Retaining Diseased Trees as Vertical Habitat

We are often engaged to undertake tree safety assessments, the brief being "is the tree going to harm people or property".  The answer to this question is a matter of "targets": were the tree to fail what might it hit?  Then there is a question assessing the potential risk which the tree might pose where targets exist.  We use the International Society of Arboriculture's Tree Risk Assessment (TRAQ) system (details of which can be seen here: http://www.isa-arbor.com/Credentials/ISA-Tree-Risk-Assessment-Qualification), which uses a qualitative system to score tree risk.   The risk assessment matrix used as part of the TRAQ matrix, is shown below.

Excerpted from the ISA Tree Risk Assessment Manual (2nd ed.)  Dunster, J., E.T. Smiley, N. Matheny, and S. Lilly. 2017. Tree Risk Assessment – Manual. International Society of Arboriculture, Champaign, IL.

Excerpted from the ISA Tree Risk Assessment Manual (2nd ed.) Dunster, J., E.T. Smiley, N. Matheny, and S. Lilly. 2017. Tree Risk Assessment – Manual. International Society of Arboriculture, Champaign, IL.

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The aim through using this system is not to negate all risk (which would require the felling of all trees), but to reduce it to a tolerable, low level.  Although the beech tree noted in the image has a host of decay fungi colonising it's stem and roots, it is in a amenity woodland location with footpaths which can be realigned, so a heavy reduction of the crown to reduce the risk of failure is aesthetically appropriate.

While not always appropriate in a heavily built-up or high-target setting, the creation of "standing habitat".  Such standing dead wood is an irreplaceable habitat for invertebrates, birds, bats and even more elusive species: https://arboriculture.wordpress.com/2016/03/13/the-value-of-standing-deadwood-for-fairies/

 

If you have a tree in decline, contact us for a consultation, and we may be able to provide some novel ecological management options.

 

International Tree Consultancy: City of Surrey, British Columbia

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We recently undertook two assessments of existing trees at candidate City park sites in South Surrey, British Columbia, Canada on behalf of the City.  Our assessment included an appraisal of the trees' size, crown spread, general health, and any issues which might need to be remediated.  We also mapped the trees' crown spreads (to 4 cardinal points), tree protection zones (12 x diameter, brown circles) and critical tree protection zones (6 x stem diameter, red dashed circles).  The plans were accompanied by reports and detailed summary tables containing all of the trees' data.  These assessment will assist with the determination of which trees to variously remove and retain, and to inform the spatial arrangement of the parks themselves.  Assessments of this type can prove valuable in providing the data which underpins the creation and future management of structurally diverse and resilient future urban forests.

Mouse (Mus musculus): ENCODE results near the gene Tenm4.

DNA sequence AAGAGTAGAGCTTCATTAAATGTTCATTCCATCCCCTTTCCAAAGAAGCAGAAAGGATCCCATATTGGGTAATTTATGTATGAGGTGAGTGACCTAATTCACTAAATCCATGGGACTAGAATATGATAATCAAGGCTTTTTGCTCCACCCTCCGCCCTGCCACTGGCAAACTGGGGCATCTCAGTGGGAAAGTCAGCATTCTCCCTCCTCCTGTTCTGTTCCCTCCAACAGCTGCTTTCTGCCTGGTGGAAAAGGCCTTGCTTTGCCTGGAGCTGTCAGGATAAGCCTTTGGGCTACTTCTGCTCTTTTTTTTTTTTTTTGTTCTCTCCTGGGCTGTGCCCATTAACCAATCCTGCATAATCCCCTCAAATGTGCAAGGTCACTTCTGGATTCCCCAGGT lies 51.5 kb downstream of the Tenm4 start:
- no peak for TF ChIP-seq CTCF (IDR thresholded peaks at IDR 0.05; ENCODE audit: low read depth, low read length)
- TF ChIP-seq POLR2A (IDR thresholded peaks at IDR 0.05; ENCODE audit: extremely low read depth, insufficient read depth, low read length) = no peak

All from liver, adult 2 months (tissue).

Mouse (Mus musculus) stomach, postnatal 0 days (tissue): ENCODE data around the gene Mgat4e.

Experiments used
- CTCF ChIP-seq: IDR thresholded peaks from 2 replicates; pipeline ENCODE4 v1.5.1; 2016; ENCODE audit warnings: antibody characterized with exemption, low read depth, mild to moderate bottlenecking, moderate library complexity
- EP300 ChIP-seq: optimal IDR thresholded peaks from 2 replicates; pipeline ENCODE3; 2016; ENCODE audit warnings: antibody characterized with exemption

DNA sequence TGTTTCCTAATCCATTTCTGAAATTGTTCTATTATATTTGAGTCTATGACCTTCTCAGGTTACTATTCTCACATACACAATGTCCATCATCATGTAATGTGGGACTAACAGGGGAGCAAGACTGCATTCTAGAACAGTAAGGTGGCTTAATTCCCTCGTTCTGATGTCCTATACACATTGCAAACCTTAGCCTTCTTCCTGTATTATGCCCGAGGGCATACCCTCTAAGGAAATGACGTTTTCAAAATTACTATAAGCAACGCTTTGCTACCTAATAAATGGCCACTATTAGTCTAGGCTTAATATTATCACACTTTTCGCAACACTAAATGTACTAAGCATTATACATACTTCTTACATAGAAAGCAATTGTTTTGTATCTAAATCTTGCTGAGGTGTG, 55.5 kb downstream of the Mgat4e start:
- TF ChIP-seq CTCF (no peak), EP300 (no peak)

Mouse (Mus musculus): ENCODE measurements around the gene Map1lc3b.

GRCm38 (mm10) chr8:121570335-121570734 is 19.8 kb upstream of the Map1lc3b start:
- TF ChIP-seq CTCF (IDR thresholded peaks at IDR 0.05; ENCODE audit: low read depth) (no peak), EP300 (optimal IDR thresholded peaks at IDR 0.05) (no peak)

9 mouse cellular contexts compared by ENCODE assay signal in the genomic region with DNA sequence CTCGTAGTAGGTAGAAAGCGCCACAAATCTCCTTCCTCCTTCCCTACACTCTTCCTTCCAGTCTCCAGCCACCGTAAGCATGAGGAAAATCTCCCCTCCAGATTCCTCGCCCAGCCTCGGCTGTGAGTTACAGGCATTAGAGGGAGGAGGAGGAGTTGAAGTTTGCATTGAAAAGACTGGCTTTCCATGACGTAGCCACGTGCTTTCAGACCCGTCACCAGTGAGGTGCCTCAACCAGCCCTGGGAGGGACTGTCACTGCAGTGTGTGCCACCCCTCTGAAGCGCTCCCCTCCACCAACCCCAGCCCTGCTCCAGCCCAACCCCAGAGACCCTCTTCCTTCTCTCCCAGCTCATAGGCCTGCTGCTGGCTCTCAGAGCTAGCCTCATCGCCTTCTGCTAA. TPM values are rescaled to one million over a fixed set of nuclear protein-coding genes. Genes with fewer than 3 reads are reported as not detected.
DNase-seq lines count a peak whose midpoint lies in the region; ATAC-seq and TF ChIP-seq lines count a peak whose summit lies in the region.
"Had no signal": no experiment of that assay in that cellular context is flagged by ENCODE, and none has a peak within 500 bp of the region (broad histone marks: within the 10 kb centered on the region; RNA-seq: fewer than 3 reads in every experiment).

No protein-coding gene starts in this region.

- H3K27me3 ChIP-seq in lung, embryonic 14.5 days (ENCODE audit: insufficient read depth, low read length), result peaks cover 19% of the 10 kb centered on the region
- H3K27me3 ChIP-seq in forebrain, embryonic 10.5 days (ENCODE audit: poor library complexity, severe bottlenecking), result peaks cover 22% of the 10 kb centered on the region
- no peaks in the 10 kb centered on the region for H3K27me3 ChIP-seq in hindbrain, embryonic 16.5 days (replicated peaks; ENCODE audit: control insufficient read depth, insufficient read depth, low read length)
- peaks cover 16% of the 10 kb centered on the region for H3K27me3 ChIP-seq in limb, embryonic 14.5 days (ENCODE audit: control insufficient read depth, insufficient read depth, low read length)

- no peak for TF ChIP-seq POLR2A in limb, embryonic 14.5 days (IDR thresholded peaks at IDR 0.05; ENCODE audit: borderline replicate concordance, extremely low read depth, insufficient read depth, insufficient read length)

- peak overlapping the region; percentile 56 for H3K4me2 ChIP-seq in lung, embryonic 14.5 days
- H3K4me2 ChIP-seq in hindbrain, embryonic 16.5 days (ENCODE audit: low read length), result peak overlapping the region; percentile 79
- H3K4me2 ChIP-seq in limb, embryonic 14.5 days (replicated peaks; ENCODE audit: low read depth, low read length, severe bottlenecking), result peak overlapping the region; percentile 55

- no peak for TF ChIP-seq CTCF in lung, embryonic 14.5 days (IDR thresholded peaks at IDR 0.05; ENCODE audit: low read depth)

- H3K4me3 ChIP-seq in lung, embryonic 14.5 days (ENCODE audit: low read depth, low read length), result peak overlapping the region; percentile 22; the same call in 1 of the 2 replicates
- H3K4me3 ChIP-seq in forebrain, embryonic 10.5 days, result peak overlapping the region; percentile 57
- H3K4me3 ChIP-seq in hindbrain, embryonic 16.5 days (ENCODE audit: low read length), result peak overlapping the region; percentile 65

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Soil compaction- a remediable tree killer

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In order for a tree to thrive, it must have soil that is permeable to water and gases, most akin to the "spongy" soils you often encounter when walking in the forest.  On urban sites, we frequently see soils becoming compacted through walking, mowing or even vehicle parking within the root zone of trees.  This compaction can become greatly exacerbated when sites with trees are developed or redeveloped, without adequate tree protection being installed, due to repeated heavy equipment traffic, particularly in wet conditions.  When the root zones of trees become compacted in this way water and air penetration is reduced and the trees slowly decline, finally succumbing in some cases years after hand-over, leaving a liability with the new owners or operators.

Radial trenching, which we undertook on an ailing oak in Cheshire, can be highly effective in improving soil conditions.

Radial trenching, which we undertook on an ailing oak in Cheshire, can be highly effective in improving soil conditions.

While protective fencing in the above example would have been preferable, the use of de-compaction tools, such as the Air Spade, can greatly help to remediate compromised soils and greatly improves affected trees' chances of survival post-development.

Tree And Landscape Assessment At The United Nations Logistics Base, Brindisi, Italy.

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This year we undertook a detailed assessment of trees and landscape management/maintenance practices at the United Nations' logistics base in Brindisi as part of the enhancement of their ISO 14001 processes. Undertaken in partnership with Interface NRM in the UK, we provided an assessment of all of the trees on site, mapping them in GIS and CAD formats, and provided a prioritised contracting schedule to deal with defects identified, as well as providing suggestions to increase the biodiversity of the tree resource.  We also looked at the maintenance of all green spaces on site in terms of mowing regimes, use of mulches and contractor competencies.   Not the usual mix of species we're used to seeing, but all the more interesting for it.

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